When browsers request an image, they send an HTTP header to the server to say what MIME types they're expecting in return, which looks something like this for Safari:
i.e. "I'll try and handle anything".
Opera verbosely lists out the image formats it supports:
Accept: text/html, application/xml;q=0.9, application/xhtml+xml, image/png, image/webp, image/jpeg, image/gif, image/x-xbitmap, */*;q=0.1
Note that there's a specific mention for
image/webp in there.
From version 28, Chrome will do this too – albeit slightly more lazily:
Accept: image/webp, */*;q=0.8
Browsers which don't support WebP won't send the
image/webp part, so you can configure your server to look for this when a request for an image comes in. If it's there, return a WebP, otherwise the fallback: a PNG, JPEG or GIF.
It takes some extra configuration to make this cache-friendly: setting
Vary: Accept on responses to tell caches to treat requests for different
Vary headers as separate resources (so e.g. a request from Safari for an image doesn't return a cached WebP version).
Ilya explains this technique – with examples for Nginx – in his article Deploying WebP Via Accept Content Negotiation.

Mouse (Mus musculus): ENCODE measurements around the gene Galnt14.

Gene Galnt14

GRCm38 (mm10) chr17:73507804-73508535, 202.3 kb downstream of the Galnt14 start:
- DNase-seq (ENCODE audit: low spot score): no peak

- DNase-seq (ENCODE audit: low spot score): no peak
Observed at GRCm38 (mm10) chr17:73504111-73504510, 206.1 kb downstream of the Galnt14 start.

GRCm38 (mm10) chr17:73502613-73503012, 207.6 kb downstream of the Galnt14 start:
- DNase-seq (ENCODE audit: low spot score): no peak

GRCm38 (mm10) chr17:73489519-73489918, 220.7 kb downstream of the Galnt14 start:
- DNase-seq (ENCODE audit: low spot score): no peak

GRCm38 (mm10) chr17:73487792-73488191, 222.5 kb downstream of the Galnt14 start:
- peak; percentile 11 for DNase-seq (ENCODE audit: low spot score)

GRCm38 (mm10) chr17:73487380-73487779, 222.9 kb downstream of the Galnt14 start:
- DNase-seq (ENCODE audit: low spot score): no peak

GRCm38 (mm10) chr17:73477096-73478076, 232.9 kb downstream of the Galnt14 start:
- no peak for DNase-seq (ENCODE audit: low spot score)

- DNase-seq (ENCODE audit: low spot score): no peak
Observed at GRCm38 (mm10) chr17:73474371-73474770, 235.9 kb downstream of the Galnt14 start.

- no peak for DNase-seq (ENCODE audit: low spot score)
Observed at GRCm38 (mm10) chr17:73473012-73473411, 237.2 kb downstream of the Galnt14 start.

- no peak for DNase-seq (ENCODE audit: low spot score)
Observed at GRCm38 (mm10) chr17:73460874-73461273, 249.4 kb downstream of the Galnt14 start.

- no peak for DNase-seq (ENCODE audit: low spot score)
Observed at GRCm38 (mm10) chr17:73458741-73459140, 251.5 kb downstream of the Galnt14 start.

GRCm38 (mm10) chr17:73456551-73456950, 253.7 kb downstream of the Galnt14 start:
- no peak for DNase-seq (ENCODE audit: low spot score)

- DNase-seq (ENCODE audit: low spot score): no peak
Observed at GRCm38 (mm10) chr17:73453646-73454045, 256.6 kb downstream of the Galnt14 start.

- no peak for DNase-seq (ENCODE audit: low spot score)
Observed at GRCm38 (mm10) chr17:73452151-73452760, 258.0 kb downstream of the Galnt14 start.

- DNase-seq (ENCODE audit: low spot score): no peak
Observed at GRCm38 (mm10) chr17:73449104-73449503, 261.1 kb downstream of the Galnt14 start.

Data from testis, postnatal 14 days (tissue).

Problems with server-side detection ¶
Some "black box" hosting environments simply don't offer the level of control required to implement content negotiation.
For example, if your site is hosted on a static or frontend-only service; or you serve your static files from a CDN which doesn't offer this capability.
However, some CDNs – like CDN Connect – have baked-in support for WebP content negotiation.
A cache-friendly server-side implementation depends on adding the
Vary: Accept header to responses, but many caches don't observe this: they simply won't cache assets which carry this header.